North of Edinburgh, across the Firth of Forth lies the Kingdom of Fife. The word "kingdom" is only applied ironically these days, Fife not having been independent for 800 years or so. Still, there is something that sets this bulbous peninsula apart, the south-east corner (the “east neuk” of Fife) most of all.
Low, sandy hills sweep gently down to the slowly curving shore. The only straight lines to be seen are man made and there are few enough of those. True, the streets that run straight up from the sea in the little villages sprinkled along the coast could have been laid along tightened fishing lines, but the houses along side them have the sillouhetes of half risen loaves of bread. Precarious lumps of glittering granite, they look as though they could collapse at any minute although none has stood for less than 200 years.
The beaches are quietly pleasant during good weather and attritionally awful in bad. The sand is just a shade too pale to be called golden, the grains a little too large and sharp to make lying on it comfortable for any length of time.
This sand was once famous for “Ely Rubies”, chunks of garnet the colour of clotted blood and the size of a thumbnail, that could be plucked out after every storm, their perfect dodecahedral geometry making them look like machined parts lost from some ancient alien shipwreck.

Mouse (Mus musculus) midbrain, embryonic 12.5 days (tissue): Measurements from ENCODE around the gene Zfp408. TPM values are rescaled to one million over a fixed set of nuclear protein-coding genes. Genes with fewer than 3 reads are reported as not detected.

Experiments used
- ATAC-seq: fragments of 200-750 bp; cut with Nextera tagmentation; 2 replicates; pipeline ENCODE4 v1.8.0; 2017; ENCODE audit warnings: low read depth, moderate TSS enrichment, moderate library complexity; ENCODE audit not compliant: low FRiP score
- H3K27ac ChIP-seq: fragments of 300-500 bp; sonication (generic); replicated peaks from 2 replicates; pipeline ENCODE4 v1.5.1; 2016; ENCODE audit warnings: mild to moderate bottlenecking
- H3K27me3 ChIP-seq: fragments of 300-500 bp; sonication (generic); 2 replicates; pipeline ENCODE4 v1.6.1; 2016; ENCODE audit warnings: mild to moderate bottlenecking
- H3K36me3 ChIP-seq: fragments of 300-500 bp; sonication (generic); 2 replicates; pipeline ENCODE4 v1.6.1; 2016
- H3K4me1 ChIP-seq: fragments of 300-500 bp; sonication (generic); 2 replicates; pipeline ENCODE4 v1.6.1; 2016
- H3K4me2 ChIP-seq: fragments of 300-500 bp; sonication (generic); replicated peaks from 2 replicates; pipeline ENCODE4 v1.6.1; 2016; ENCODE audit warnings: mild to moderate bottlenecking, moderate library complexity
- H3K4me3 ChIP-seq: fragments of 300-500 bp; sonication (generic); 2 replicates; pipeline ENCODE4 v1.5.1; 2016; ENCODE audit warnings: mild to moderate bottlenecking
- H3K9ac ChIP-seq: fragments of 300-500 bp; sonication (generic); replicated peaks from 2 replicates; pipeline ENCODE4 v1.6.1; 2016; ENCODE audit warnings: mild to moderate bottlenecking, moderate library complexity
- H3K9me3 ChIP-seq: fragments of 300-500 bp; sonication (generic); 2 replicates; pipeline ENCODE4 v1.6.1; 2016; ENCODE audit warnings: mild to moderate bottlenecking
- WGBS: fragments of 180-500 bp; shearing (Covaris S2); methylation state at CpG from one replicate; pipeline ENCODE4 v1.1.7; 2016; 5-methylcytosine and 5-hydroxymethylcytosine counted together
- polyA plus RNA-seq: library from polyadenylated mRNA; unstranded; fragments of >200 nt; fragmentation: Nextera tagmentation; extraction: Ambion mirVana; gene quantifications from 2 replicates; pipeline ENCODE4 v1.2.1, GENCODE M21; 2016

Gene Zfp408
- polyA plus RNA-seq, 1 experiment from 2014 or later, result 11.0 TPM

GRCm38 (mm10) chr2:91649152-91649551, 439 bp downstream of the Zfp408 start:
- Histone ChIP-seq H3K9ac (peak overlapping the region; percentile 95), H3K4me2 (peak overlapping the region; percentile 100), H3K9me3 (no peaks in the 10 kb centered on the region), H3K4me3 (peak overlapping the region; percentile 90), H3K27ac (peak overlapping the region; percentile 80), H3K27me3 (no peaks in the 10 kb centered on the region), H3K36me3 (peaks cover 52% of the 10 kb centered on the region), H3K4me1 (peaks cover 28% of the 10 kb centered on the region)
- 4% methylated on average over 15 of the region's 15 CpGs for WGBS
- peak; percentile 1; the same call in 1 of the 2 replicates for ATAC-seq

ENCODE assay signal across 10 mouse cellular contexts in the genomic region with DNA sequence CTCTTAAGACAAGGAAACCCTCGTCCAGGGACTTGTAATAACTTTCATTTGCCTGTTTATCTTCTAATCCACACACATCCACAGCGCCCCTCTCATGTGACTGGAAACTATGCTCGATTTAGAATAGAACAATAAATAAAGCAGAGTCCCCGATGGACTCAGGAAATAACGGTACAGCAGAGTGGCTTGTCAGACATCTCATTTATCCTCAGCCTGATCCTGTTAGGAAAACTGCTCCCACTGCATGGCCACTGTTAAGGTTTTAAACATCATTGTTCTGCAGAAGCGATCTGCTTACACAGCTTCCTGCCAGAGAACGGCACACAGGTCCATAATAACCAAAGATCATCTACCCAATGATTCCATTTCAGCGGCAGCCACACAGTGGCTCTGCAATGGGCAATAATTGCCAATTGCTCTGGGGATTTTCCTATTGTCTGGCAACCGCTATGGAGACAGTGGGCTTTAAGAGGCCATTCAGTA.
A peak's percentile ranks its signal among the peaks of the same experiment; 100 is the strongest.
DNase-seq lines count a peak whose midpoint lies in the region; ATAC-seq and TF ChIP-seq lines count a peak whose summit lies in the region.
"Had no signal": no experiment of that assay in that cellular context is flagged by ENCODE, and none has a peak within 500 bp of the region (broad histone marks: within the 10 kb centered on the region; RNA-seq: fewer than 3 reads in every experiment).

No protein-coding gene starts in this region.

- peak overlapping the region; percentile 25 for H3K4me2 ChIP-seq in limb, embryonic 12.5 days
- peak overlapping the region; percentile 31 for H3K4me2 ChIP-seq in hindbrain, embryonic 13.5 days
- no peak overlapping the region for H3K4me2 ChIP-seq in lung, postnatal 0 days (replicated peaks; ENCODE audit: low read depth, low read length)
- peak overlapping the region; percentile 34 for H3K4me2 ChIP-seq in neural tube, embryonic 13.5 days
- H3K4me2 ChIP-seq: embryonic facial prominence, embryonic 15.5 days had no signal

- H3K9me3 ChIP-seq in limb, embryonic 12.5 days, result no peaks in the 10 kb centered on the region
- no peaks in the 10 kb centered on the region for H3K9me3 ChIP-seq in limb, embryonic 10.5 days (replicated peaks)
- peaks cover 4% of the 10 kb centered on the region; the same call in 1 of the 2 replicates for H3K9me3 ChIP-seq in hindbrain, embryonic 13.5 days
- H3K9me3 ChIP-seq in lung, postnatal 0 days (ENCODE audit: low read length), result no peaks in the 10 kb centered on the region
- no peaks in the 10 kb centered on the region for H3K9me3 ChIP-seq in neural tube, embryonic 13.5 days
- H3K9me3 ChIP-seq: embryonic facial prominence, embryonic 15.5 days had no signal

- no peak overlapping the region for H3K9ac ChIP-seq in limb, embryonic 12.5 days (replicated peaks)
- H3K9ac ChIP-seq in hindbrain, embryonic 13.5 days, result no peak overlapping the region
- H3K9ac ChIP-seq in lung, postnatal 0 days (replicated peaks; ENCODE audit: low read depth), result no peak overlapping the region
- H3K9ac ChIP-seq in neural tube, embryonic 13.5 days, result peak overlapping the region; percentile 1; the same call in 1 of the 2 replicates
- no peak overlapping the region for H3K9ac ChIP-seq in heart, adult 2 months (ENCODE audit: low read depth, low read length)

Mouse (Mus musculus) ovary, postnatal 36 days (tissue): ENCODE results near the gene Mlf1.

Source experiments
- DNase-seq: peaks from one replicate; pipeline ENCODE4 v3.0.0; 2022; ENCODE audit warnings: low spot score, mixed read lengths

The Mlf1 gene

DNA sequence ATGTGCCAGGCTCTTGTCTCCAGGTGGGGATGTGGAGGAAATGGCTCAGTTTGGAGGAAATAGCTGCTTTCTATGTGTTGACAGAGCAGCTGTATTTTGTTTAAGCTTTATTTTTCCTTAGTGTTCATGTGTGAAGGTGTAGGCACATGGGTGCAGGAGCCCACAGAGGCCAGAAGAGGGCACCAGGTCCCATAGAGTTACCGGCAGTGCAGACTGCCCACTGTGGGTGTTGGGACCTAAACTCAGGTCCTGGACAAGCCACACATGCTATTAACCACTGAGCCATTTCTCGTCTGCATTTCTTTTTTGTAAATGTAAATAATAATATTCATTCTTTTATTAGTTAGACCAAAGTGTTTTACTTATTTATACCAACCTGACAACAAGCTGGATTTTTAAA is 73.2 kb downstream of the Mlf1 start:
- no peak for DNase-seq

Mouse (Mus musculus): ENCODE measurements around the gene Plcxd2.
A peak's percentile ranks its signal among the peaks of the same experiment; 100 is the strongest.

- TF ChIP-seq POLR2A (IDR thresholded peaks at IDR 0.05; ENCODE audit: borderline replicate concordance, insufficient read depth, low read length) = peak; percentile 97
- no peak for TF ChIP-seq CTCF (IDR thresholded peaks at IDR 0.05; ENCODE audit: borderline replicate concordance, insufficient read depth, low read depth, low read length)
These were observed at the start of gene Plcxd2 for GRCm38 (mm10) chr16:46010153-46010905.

Also in the sand, and immensely more common, are tiny flecks of mica that give it a cheap glitter effect when you hold a pile of it in your hand. And yet, when you pour out that pile of sand, having sifted through it for small garnets no doubt, something unexpected, magical sometimes happens.
Mica sticks to your hand and as you lazily raise it, to shield your eyes or point at a boat, the sun catches the flecks at a low angle. All of a sudden, for a few seconds only, your hand seems to have become translucent, misty - and through that flesh coloured mist the flash of the mica looks like stars, hugely distant, enveloped in clouds. For a moment you see through the world of appearances, through skin, flesh and bone into the place where you really live and you see that that is where stars are born.
The light shifts, the illusion is broken – but something of it, the sense of vastness within, stays with you. Not because it comes as a revelation but because it is something you have always known.